When I was a child, writing and reading was a form of escapism for me. I was quite shy and insular and lacked confidence in social situations. I enjoyed making up stories and writing them down. Aside from school work, I also wrote poems and prose for my own pleasure, entered a few competitions and won a few prizes. So I decided from an early age I wanted to be a writer - probably a journalist. In my teens, I sent stories to magazines and got published . I expanded stories into serials and attempted to write a short novel, which I never finished. I discovered that I could earn bit of extra money from my stories, which, when I left home, was needed to pay bills. In parallel with this, I have always worked for an employer. From the age of 13, I had a variety of part time jobs and as life went on, and relationships and mortgages followed, I continued to work full time and my dreams of being a full time writer remained dreams.
When I reached my twenties, I got an agent and produced 2 pony novels a year whilst continuing in salaried employment. To meet the publishers deadlines, weekends and holidays were spent writing. I worked very hard for very many years and was probably more productive than at any time since. I continued to envy those who could afford to write full time, who maybe had the luxury of a partner who supported them to pursue their ambitions.
As I reached my thirties and forties I found ways to reorganise my working hours to build in more time to write. This involved some very early mornings, and, for a year, I managed to persuade one employer that I could squeeze my 37 hours a week into 4 longer days and do the job just as well. Eventually, I came to a point some years ago when I juggled several part time jobs to create more time to write but even then it was a struggle. The self discipline that had been a major part of my twenties was now lacking, and writing seemed to come harder to me. I moaned and whinged to anyone who would listen that there simply weren’t enough hours in the day.
When, for a brief period of time, I did actually have some free time, how ironic that I was unable to motivate myself to produce anything worthwhile.
Next month I will be fifty and over the years I have realised that I no longer want to be a full time writer. The dream that sustained me throughout years of commuting and jobs that I usually got bored with, had gradually faded. I need to interact with people, to learn new things and share experiences. All of this feeds my writing and makes life richer. What works best for me is to have some flexibility, some control, even if this is only 1 or 2 days a week, to organise how I use that time. I write in blocks, intense bursts of activity that can take me weeks or longer to gear up to. I really admire writers who have the discipline to write something every day. I remember once reading about a successful author who still retained her 9-5 office job, writing in the evenings and weekends. I felt resentful when I had to do this for years, but she actively chooses to structure her life in this way. That’s the key element in all this - choice. If you feel trapped and constrained, you end up being frustrated and constantly telling yourself, “If only I had more time to write I could achieve X, Y and Z.” “If” can be a very damaging word.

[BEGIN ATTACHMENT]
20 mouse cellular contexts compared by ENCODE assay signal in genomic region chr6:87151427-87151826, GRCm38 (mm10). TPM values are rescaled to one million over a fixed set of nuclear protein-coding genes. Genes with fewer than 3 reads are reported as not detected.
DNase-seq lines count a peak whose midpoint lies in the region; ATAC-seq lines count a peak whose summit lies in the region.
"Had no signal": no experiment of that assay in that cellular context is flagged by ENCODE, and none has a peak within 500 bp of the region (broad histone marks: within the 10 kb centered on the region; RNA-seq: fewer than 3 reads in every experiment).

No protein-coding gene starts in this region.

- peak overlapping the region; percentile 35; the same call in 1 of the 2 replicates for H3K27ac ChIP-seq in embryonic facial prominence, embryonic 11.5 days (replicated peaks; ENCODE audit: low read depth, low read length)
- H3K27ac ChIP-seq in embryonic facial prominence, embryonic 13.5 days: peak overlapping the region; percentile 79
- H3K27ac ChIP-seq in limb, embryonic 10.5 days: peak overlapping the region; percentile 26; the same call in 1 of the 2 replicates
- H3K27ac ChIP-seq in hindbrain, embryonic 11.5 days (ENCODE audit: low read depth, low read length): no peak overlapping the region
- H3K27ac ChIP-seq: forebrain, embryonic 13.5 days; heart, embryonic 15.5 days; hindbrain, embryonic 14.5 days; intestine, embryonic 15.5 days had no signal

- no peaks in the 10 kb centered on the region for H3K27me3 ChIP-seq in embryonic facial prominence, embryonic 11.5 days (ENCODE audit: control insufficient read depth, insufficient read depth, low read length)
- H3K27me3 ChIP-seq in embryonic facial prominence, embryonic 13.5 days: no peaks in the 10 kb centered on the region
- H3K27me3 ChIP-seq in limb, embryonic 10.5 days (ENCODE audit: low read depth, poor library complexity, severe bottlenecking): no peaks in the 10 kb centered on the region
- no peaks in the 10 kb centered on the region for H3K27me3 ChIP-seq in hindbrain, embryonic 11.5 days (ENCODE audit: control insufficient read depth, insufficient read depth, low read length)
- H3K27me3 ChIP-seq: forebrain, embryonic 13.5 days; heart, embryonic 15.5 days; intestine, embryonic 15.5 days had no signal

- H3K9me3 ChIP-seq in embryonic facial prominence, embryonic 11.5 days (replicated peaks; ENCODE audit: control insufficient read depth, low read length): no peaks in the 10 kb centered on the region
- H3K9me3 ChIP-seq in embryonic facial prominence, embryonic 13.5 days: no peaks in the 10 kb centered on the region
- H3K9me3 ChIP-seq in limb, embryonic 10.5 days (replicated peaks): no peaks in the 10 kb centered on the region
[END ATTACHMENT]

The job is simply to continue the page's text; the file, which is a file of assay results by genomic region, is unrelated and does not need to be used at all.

I have learned that on the rare occasions I have an unexpected expanse of “free” time I am very good at wasting it. (Although John Lennon apparently said, “Time you enjoy wasting is not wasted.” I like this.)
What I enjoy most about writing is playing with ideas. Writing is about ideas and language. Whether you are chained to a desk in a boring office job or stuck on a packed commuter train, your mind is still free to play and explore and for me that is the real fun. The physical act of translating those ideas onto a computer screen or notebook - that’s the graft. That’s the hardest bit.